Brexit Summit Is Back on After Fight Over Gibraltar Defused
(Bloomberg) -- Theresa May is on course to get her Brexit deal signed off by European leaders on Sunday after she made a last-minute gesture to meet demands from Spain over the disputed territory of Gibraltar.
Spanish Prime Minister Pedro Sanchez had threatened to boycott the summit, a milestone gathering to get the deal signed off after 17 months of negotiations. Sanchez wanted guarantees about how Gibraltar, a British territory off Spain’s southern coast, would be treated after Brexit.
With just hours to go before the summit was due to start, May’s government issued a legal statement that met Spain’s demands, while she insisted the U.K. hadn’t changed position and would always stand by the territory.
The risk for May is that giving in to the last minute Spanish demand is seen as another concession in an already unpopular deal by politicians and pro-Brexit campaigners back in the U.K.
Once leaders sign off on the deal on Sunday, May faces the most difficult part of her two-year battle to deliver Brexit -- getting it through Parliament, where she faces opposition on all sides.
For Sanchez -- who is struggling domestically and faces a regional election next month -- it was a win. He wanted a renewed guarantee that Gibraltar wouldn’t be included in any future trading negotiations between the U.K. and EU, and that it will need a separate side deal over which Spain will have a veto.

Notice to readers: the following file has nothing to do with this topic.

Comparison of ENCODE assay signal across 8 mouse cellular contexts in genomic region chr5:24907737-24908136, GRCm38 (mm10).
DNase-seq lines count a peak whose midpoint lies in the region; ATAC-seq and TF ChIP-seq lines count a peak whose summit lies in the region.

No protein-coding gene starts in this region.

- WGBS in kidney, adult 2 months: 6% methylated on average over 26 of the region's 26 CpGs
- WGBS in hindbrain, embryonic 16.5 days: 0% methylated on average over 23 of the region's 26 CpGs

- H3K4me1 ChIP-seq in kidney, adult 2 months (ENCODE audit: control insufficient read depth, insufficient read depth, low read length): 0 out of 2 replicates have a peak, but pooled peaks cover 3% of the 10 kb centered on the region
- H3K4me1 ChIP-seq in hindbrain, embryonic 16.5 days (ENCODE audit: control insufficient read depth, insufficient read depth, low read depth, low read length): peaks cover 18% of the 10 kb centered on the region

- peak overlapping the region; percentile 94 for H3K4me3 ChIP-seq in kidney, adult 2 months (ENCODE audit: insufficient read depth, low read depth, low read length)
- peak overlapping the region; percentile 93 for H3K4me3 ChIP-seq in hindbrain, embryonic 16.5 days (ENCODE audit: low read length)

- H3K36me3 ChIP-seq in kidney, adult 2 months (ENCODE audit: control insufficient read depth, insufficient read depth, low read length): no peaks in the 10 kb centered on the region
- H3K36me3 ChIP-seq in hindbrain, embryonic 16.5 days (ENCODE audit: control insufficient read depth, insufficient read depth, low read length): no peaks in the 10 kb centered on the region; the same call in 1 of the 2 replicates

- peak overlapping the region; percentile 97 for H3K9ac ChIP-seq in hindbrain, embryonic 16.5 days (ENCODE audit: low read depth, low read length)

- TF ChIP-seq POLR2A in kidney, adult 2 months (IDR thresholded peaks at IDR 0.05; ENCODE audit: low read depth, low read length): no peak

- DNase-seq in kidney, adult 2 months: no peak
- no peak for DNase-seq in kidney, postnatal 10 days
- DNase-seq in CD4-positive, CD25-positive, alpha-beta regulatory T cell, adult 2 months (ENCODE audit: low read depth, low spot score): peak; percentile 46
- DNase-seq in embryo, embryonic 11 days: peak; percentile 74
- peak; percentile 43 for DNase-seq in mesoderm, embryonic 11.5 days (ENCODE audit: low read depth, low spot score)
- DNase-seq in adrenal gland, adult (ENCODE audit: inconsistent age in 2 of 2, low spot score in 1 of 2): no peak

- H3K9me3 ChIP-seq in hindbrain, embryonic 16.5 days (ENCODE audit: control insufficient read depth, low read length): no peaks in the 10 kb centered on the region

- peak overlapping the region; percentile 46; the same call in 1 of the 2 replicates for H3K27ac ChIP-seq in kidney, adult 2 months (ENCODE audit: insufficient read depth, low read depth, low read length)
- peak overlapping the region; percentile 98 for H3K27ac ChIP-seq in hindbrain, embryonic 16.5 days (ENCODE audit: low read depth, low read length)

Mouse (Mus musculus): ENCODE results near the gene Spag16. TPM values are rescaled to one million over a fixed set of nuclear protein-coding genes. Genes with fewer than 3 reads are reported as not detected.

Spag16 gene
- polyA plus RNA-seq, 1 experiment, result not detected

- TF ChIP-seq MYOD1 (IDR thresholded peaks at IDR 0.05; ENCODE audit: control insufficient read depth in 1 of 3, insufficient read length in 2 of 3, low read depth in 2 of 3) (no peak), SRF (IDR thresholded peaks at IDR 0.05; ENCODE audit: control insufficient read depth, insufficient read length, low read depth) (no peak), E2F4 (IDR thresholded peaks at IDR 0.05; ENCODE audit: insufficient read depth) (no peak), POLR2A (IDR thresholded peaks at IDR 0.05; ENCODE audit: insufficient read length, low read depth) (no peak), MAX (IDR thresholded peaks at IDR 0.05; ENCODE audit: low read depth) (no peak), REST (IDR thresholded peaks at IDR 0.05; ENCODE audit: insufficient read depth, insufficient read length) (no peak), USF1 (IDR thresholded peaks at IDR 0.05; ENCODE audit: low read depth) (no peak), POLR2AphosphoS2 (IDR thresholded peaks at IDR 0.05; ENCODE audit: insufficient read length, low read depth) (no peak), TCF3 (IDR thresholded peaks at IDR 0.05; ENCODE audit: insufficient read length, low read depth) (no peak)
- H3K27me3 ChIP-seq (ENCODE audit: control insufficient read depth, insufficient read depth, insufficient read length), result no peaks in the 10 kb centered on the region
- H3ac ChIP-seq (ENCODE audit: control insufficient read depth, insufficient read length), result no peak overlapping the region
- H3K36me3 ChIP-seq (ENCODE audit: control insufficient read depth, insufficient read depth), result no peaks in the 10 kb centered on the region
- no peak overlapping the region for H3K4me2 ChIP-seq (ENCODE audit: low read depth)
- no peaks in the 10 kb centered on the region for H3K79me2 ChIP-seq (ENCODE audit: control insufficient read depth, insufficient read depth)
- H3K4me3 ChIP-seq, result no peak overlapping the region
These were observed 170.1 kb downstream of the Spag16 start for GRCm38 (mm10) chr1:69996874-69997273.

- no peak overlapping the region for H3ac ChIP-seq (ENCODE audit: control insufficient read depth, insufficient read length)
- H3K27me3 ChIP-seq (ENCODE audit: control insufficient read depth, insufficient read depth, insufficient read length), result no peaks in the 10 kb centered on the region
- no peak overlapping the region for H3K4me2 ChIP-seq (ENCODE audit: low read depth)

That’s now been confirmed, according to a draft of the conclusions being prepared for Sunday’s summit. EU Commission President Jean-Claude Juncker and Council President Donald Tusk also wrote to Sanchez setting out the guarantees.
Read More: Sanchez Claims Gibraltar Win in 300-Year Old Fight
"To the Spanish people I say we have taken a decisive, determined step forward and we have absolute guarantees to resolve a conflict that has lasted more than 300 years," Sanchez told a news conference in Madrid.
Despite Sanchez’s words, the fight over Gibraltar looks like it has been deferred, rather than resolved. Trade talks between the U.K. and the bloc will start after Britain has left in March, and could take years to complete.
May had already committed to treating Gibraltar separately during an earlier phase of the talks last year. On Saturday she insisted she hadn’t changed policy.
“We will always negotiate on behalf of the whole U.K. family including Gibraltar,” she said, arriving in Brussels for talks with Tusk on Saturday. “I’m proud that Gibraltar is British and I will always stand by Gibraltar.”
She met Juncker and Tusk in Brussels, ahead of the summit that’s due to start at 9.30 a.m. on Sunday.
“I will recommend that on Sunday we approve the outcome of the Brexit negotiations,” Tusk said in his letter to the bloc’s leaders. “We intend to work resolutely towards building the best possible relationship with the UK after Brexit, as friends and partners.”
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